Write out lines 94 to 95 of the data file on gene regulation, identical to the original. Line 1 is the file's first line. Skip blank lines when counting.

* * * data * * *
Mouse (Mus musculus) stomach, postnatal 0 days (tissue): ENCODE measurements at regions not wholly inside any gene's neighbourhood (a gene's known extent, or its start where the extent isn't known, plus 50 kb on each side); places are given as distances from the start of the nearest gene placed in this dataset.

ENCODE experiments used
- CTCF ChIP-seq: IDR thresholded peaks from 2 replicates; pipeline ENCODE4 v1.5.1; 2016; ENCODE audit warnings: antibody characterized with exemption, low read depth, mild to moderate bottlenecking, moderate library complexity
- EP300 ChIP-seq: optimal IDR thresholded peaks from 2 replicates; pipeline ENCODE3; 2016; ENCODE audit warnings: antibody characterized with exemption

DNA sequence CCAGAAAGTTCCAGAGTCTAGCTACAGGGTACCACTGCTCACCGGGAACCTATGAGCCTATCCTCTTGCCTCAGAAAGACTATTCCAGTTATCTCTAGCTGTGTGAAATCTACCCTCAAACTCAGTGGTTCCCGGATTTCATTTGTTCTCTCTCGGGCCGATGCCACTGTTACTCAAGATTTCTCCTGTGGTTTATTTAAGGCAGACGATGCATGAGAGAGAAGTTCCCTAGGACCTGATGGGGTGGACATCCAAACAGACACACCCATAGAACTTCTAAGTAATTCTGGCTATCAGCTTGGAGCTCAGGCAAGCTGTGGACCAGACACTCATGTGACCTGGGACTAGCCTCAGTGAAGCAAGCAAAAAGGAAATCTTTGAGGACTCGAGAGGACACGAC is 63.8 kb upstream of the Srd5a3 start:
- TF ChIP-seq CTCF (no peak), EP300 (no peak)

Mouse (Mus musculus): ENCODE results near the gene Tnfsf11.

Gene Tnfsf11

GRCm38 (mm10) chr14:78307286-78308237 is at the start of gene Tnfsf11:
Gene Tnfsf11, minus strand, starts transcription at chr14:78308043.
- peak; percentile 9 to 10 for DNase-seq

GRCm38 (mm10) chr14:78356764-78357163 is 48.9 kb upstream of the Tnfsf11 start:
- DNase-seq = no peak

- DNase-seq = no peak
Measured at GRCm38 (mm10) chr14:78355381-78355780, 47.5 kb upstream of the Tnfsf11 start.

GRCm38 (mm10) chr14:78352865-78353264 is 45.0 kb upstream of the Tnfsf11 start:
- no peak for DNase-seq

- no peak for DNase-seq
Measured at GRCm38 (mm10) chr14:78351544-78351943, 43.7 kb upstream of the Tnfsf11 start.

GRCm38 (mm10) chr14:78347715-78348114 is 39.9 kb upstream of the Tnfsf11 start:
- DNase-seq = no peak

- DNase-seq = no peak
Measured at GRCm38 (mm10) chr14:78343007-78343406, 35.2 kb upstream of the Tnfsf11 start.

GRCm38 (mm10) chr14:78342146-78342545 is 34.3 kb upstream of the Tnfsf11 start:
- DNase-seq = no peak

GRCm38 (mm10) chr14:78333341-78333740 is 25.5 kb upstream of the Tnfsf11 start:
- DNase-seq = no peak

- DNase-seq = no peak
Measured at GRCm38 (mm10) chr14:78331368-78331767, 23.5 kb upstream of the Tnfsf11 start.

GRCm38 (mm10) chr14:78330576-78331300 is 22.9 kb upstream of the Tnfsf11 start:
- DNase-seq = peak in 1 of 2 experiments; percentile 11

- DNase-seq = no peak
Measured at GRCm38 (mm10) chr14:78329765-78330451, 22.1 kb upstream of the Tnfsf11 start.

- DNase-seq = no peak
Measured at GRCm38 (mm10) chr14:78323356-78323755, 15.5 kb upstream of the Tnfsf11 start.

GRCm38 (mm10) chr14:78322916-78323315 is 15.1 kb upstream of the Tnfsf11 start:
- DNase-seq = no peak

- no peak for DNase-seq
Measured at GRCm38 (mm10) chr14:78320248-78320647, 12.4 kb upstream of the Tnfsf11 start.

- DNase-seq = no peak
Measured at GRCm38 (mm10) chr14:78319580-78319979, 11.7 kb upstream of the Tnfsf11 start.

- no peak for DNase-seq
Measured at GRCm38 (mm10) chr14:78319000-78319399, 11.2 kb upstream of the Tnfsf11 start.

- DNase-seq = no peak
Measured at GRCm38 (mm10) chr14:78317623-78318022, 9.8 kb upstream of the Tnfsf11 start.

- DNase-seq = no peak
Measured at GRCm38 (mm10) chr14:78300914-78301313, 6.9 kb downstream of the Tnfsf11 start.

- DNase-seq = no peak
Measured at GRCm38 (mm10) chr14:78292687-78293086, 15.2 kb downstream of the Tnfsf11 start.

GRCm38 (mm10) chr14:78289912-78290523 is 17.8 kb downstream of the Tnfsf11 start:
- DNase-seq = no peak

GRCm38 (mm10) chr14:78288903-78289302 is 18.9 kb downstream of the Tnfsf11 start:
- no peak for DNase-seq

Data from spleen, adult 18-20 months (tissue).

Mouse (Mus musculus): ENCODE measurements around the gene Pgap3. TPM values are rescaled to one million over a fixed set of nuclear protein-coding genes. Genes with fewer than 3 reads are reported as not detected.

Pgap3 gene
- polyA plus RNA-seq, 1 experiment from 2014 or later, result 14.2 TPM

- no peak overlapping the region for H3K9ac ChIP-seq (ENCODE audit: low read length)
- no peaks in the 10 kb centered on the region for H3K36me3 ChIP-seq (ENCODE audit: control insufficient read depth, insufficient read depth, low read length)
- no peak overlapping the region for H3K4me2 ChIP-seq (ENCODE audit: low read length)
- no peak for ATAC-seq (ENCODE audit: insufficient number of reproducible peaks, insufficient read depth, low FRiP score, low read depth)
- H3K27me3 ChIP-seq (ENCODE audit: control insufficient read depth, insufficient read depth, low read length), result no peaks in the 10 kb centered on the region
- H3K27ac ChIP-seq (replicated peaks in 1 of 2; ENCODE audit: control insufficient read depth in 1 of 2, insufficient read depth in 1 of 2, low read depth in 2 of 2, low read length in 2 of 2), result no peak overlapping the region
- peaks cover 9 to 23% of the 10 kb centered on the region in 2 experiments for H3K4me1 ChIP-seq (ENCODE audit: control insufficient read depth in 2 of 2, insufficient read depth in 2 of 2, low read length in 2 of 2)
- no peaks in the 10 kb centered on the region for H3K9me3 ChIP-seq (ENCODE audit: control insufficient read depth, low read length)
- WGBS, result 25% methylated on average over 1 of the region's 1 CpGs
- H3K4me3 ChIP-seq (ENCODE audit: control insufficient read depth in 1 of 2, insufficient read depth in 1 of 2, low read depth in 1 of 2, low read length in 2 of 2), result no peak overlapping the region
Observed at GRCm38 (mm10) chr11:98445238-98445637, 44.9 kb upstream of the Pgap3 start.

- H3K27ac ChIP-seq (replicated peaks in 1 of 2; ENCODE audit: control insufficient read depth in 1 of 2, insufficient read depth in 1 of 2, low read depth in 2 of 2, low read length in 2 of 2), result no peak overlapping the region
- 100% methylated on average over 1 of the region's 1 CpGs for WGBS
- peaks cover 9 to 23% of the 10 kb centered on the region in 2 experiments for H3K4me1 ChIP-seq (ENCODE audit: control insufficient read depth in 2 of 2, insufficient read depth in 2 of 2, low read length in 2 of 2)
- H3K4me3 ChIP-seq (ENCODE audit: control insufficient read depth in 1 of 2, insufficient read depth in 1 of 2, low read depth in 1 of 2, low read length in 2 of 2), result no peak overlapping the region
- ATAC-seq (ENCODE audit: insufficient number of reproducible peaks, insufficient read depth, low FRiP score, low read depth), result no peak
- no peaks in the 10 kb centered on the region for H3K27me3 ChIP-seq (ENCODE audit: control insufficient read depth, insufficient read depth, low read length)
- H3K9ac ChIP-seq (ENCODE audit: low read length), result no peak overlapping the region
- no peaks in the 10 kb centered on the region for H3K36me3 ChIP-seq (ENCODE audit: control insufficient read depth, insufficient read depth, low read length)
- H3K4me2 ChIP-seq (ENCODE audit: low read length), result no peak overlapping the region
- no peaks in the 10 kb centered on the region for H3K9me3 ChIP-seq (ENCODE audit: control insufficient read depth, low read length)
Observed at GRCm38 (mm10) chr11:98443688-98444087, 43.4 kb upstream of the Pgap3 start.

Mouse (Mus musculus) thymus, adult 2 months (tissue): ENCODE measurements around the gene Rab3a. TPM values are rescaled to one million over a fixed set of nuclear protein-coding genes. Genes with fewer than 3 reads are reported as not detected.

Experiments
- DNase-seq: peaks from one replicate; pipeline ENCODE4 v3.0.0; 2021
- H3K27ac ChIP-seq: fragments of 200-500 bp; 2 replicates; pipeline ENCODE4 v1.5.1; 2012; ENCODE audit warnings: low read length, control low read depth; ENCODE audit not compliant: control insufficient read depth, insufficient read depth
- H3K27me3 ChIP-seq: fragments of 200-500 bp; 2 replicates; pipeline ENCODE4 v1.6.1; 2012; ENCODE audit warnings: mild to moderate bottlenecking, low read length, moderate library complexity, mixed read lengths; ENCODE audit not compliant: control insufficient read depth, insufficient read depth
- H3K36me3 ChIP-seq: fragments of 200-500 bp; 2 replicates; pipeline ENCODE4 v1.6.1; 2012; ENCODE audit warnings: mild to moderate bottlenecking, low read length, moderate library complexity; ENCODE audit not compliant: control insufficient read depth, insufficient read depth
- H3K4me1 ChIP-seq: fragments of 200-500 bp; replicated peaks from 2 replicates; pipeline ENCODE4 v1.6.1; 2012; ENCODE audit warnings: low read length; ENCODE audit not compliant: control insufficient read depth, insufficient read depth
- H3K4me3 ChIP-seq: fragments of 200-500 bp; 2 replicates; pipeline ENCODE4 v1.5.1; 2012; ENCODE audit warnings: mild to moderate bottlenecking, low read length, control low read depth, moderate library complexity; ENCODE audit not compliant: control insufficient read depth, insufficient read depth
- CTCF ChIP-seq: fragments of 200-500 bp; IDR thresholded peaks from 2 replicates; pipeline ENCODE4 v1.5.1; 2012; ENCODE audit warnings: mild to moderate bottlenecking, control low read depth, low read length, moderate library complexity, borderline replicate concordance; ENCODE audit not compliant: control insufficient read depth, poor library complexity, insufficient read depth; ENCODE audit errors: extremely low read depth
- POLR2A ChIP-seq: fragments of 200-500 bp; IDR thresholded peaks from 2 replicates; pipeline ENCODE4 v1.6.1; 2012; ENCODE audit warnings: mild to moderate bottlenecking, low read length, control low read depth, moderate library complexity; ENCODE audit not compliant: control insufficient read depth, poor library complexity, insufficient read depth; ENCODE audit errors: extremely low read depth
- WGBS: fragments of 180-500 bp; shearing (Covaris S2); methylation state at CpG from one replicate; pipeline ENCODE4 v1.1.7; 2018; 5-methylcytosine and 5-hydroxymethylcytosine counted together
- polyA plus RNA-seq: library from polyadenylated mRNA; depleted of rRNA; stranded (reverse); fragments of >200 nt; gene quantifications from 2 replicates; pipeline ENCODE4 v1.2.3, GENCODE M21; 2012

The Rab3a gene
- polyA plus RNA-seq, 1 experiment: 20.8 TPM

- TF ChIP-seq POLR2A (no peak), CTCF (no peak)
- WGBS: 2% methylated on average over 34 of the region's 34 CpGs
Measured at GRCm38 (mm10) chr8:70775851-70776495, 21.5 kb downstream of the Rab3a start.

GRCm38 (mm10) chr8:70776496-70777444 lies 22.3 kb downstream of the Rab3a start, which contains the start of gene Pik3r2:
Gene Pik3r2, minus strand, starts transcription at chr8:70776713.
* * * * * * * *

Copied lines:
- TF ChIP-seq POLR2A (no peak), CTCF (no peak)
- WGBS: 2% methylated on average over 34 of the region's 34 CpGs